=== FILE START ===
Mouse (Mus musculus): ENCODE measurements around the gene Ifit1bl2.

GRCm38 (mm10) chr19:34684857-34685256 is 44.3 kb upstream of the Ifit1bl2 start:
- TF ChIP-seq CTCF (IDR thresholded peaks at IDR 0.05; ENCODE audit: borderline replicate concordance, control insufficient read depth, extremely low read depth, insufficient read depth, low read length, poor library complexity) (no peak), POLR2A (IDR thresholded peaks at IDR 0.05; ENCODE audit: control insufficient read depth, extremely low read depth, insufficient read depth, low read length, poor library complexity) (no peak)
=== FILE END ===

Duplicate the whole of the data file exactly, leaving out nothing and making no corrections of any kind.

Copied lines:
Mouse (Mus musculus): ENCODE measurements around the gene Ifit1bl2.

GRCm38 (mm10) chr19:34684857-34685256 is 44.3 kb upstream of the Ifit1bl2 start:
- TF ChIP-seq CTCF (IDR thresholded peaks at IDR 0.05; ENCODE audit: borderline replicate concordance, control insufficient read depth, extremely low read depth, insufficient read depth, low read length, poor library complexity) (no peak), POLR2A (IDR thresholded peaks at IDR 0.05; ENCODE audit: control insufficient read depth, extremely low read depth, insufficient read depth, low read length, poor library complexity) (no peak)